Tomorrow is the fall equinox, officially the first day of autumn, but everywhere I went in town the other day people said, "I can't believe it's winter already." What they meant is that suddenly it's cool and rainy, and since that's what winter is like, that's the way they phrased it. It's not really winter – we are proud of having four distinct seasons in southern Oregon – but the seasons have shifted.
This autumn-that-seems-like-winter began, at my house, with a strange clanging sound in the night that I finally identified as rain in the gutter. Rain! – if not the beginning of winter, certainly the end of summer. Later the sound changed to the fuzziness of a steady Oregon-style drizzle. The air smells of damp earth, wet leaves, and, vaguely, wet ashes from the fire over the ridge.
I feel like I've awakened from hibernation – only, of course, it was estivation, the long summer sleep. Not many animals estivate, but the human animal might, given the "lazy days of summer." Most animals, like the chipmunk on my deck, follow the other maxim, making hay while the sun shines. For three summers now I have watched him scurry around the flower boxes, burying his acorns in the soft dirt. Every spring, when I plant my zinnias and verbena on the sunny side of the deck and impatiens and geraniums on the shady side, I pull up the fruits of his labors, oak seedling after oak seedling with its long root deep in my pot.
Unlike my chipmunk, I'm not ready for winter. There was no time between the lifting of fire restrictions, allowing me to run the machine that would split my firewood rounds into usable pieces, and the rainfall now soaking all that wood Mike and I worked so hard to get down the hill. The rocks that snow and frost knocked out of the rock wall last winter are still lying on the ground, leaving holes in the wall that weaken its structure. I have been meaning all summer to repair that wall, before more snow and frost bring more of it tumbling down, but the heat, the smoke, and procrastination kept me in estivation.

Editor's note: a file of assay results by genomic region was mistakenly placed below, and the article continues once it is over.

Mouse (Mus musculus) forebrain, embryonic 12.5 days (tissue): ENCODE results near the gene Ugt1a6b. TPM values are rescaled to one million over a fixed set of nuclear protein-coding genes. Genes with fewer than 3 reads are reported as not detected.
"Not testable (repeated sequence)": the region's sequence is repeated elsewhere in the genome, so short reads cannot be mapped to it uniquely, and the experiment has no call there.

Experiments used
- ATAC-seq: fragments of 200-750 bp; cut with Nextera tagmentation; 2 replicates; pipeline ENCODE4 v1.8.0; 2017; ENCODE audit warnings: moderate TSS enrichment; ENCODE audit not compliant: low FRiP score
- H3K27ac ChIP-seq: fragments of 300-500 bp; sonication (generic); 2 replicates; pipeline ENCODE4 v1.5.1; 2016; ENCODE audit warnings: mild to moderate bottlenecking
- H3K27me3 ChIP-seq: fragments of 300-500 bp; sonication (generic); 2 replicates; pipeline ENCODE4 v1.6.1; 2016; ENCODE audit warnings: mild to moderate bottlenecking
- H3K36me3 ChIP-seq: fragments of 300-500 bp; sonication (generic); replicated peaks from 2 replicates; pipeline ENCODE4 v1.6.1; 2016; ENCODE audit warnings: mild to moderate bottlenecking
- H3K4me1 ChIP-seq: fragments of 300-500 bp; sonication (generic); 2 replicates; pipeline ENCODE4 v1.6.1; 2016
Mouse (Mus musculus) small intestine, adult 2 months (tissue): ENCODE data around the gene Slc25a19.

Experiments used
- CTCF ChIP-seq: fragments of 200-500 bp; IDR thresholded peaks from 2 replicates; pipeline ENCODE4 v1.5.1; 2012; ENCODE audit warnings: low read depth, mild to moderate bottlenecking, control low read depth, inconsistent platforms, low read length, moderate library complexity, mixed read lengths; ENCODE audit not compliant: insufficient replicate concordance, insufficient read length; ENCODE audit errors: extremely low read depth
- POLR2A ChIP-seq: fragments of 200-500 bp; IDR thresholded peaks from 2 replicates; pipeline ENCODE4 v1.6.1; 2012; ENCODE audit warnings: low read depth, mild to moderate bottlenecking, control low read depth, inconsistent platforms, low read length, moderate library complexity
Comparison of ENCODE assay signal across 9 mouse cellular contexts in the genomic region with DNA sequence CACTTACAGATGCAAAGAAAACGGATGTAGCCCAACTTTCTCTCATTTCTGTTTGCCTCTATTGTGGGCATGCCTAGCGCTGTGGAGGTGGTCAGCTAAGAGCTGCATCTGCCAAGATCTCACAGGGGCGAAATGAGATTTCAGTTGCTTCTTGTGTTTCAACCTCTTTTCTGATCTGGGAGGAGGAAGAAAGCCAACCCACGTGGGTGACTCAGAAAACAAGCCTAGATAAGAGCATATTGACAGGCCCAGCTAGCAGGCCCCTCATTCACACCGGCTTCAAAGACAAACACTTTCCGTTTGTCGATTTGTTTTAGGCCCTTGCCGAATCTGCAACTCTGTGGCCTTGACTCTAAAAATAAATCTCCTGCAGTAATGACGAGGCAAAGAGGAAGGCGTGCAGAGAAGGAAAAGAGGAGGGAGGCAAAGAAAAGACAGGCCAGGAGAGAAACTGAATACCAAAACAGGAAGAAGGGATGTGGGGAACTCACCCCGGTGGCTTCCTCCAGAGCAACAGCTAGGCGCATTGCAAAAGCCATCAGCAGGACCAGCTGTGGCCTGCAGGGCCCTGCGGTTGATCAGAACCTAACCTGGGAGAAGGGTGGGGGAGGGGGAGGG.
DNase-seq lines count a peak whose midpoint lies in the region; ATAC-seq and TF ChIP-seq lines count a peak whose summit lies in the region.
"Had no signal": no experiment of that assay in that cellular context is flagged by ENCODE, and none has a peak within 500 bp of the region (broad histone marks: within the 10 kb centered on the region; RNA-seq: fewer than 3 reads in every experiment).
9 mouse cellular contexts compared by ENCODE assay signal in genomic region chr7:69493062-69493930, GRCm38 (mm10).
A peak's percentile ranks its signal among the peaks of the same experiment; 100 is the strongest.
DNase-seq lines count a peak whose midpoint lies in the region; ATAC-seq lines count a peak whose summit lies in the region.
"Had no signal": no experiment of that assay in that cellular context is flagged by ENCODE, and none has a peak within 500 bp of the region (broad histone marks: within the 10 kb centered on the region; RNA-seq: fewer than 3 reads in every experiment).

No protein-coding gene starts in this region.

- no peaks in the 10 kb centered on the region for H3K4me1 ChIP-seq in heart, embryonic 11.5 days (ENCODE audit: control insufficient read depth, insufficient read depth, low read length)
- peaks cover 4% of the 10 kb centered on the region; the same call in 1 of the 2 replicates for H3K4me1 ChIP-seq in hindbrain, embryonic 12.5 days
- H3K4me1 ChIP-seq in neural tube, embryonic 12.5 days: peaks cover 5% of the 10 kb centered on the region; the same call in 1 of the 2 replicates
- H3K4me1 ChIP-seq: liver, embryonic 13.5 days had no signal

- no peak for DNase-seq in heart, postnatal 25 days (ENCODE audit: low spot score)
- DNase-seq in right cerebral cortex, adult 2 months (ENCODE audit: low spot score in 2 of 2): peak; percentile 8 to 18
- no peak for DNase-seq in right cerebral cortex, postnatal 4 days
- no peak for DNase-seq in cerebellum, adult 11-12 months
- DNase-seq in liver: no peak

I am dismayed that my nice wooden table and chairs, for summer breakfast on the deck, are getting wet because I haven't stored them in the shed for the winter. The house plants are still on the porch by the front door, taking the space where, in winter, I keep several days' worth of firewood, easily accessible, for building the morning fire. This morning, when I built the first fire of the season, I had to walk to the woodshed with a flashlight for an armful of firewood to carry back to the house.
Is it already time for sweaters and heavy socks? What clothes do I have that are not for summer but not for winter, either? I look fondly again at my pretty sweaters, my long wool skirt, my leather-and-fur (fake leather, fake fur) coat. This winter maybe I'll wear my long woolen cloak more than I did last winter. I'm old enough to look eccentric.
Gradually I remember the pleasures of winter – the fire in the stove, winter clothes, cross-country skiing. Today I'll take the house plants inside and stack firewood on the front porch. I'll get the firewood split this weekend and fill the woodshed with wood, where it should dry quickly. And when the rain lets up and the air is less chilly, I'll fix the rock wall, too.